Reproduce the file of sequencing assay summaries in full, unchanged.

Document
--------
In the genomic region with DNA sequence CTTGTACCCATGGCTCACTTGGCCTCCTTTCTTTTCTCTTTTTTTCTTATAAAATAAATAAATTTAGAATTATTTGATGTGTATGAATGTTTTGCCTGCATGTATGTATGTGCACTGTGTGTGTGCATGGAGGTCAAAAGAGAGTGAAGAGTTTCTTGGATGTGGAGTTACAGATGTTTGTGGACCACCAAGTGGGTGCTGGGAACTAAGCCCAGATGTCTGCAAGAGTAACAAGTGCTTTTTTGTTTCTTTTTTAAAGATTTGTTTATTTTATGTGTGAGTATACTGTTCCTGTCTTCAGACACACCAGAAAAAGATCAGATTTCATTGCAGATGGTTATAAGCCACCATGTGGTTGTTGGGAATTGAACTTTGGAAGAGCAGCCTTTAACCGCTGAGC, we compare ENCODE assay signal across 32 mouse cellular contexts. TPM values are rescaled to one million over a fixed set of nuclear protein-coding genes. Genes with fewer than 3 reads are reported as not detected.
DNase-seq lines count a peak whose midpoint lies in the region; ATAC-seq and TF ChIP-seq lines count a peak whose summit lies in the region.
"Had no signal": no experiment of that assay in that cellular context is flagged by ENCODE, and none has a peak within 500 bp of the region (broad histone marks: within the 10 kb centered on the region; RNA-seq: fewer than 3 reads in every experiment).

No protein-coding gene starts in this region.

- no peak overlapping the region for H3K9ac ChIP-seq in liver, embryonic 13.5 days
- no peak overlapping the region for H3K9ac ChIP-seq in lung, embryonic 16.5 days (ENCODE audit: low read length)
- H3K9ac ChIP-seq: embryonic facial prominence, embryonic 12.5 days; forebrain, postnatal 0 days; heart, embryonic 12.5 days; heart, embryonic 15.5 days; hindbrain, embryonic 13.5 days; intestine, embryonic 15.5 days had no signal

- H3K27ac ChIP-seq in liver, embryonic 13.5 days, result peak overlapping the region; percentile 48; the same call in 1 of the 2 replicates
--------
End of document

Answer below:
In the genomic region with DNA sequence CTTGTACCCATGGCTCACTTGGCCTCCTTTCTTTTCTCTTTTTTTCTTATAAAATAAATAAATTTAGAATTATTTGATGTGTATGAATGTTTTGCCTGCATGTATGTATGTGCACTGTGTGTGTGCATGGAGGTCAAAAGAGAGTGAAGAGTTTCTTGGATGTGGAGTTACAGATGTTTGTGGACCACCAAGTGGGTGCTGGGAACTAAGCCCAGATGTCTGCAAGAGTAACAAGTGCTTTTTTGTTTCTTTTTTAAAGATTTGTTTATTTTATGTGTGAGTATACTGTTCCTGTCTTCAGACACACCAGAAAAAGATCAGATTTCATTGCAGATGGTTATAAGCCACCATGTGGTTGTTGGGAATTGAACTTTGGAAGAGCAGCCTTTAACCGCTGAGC, we compare ENCODE assay signal across 32 mouse cellular contexts. TPM values are rescaled to one million over a fixed set of nuclear protein-coding genes. Genes with fewer than 3 reads are reported as not detected.
DNase-seq lines count a peak whose midpoint lies in the region; ATAC-seq and TF ChIP-seq lines count a peak whose summit lies in the region.
"Had no signal": no experiment of that assay in that cellular context is flagged by ENCODE, and none has a peak within 500 bp of the region (broad histone marks: within the 10 kb centered on the region; RNA-seq: fewer than 3 reads in every experiment).

No protein-coding gene starts in this region.

- no peak overlapping the region for H3K9ac ChIP-seq in liver, embryonic 13.5 days
- no peak overlapping the region for H3K9ac ChIP-seq in lung, embryonic 16.5 days (ENCODE audit: low read length)
- H3K9ac ChIP-seq: embryonic facial prominence, embryonic 12.5 days; forebrain, postnatal 0 days; heart, embryonic 12.5 days; heart, embryonic 15.5 days; hindbrain, embryonic 13.5 days; intestine, embryonic 15.5 days had no signal

- H3K27ac ChIP-seq in liver, embryonic 13.5 days, result peak overlapping the region; percentile 48; the same call in 1 of the 2 replicates